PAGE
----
Topaz Internment Camp

Topaz Internment Camp

 

You don’t always need to travel halfway around the world to find poignant, moving historical sites. More than likely, there are several that are right in your backyard. Living in Provo, Utah, I was shocked to discover that Delta, Utah—just a mere hour and a half from my school—had hosted one of the many Japanese internment camps during World War II.

My wife and I made the drive and visited the beautiful museum dedicated to those who resided in Topaz internment camp. We walked around what’s left of the actual camp and payed our respects at a monument dedicated to Topaz internees who decided to fight for America in WWII, despite having been deprived of their fundamental rights.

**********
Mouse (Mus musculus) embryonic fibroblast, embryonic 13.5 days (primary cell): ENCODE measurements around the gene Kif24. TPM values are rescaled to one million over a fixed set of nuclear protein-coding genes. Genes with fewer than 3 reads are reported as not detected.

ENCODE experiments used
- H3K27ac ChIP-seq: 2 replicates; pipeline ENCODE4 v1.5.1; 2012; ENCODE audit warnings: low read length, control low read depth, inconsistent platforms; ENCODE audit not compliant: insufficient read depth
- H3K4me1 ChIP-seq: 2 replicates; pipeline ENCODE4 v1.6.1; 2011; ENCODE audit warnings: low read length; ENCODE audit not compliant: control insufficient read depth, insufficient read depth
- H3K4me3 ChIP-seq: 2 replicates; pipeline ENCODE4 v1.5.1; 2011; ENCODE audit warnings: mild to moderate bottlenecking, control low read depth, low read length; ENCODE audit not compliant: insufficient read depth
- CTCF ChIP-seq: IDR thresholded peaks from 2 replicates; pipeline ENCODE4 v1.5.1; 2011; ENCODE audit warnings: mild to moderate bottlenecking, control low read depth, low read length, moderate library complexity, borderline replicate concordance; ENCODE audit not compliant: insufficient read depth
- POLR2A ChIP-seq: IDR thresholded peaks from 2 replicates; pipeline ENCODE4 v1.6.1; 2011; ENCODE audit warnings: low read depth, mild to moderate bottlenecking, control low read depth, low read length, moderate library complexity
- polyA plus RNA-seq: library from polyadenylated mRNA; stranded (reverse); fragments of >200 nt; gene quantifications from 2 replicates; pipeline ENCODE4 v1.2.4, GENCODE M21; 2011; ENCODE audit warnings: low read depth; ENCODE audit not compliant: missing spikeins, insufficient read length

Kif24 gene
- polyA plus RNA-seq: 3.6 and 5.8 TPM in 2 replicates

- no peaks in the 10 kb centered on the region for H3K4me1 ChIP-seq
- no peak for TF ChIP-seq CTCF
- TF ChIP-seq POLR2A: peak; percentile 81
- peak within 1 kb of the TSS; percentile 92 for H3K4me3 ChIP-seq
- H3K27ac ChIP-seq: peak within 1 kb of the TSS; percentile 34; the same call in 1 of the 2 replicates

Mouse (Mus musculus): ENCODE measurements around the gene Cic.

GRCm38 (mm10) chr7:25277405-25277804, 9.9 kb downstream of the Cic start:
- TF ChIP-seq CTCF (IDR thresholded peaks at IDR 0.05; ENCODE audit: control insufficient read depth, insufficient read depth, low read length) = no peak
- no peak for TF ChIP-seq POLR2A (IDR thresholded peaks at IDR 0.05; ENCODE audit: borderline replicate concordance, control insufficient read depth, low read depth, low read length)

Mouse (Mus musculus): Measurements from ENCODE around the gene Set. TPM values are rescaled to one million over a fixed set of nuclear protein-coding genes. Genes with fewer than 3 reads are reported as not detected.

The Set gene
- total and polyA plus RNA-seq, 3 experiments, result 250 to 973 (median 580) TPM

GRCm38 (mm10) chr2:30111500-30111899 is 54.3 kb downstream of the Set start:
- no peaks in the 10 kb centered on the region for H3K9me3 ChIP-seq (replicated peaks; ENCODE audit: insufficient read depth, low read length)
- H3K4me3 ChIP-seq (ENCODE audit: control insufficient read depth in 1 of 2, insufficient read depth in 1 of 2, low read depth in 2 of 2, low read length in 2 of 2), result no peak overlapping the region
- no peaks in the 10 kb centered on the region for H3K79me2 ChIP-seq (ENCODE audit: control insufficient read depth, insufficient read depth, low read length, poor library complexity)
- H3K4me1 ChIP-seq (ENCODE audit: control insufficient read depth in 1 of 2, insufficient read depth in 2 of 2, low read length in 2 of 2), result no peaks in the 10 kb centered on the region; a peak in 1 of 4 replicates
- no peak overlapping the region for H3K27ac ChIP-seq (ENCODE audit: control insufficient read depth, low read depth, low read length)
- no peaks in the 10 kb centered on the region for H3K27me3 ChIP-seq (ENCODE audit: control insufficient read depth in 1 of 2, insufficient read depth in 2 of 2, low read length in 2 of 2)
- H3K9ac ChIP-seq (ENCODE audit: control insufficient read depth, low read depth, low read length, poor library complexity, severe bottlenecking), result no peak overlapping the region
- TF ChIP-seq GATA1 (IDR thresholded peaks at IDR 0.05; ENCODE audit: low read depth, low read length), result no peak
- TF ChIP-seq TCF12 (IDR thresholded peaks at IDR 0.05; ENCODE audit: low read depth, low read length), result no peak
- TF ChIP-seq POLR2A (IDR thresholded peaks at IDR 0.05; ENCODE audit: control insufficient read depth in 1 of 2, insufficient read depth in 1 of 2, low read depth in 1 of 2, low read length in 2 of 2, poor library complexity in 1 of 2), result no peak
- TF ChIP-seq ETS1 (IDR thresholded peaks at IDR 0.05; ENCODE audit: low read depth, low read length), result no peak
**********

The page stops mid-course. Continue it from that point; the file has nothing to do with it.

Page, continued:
The ugly, barren landscape; extreme weather; tiny barracks made of pine boards and covered in tar paper; privation of liberty; and myriad difficulties that these people experienced caused reflection; it created a desire to understand the difficulties of the past and ensure that we build a world in which the past cannot be repeated. I believe a quote posted at the museum said it best: “History, despite its wrenching pain, / Cannot be unlived, but if faced / With courage, need not be lived again.”

By Tyler Balli

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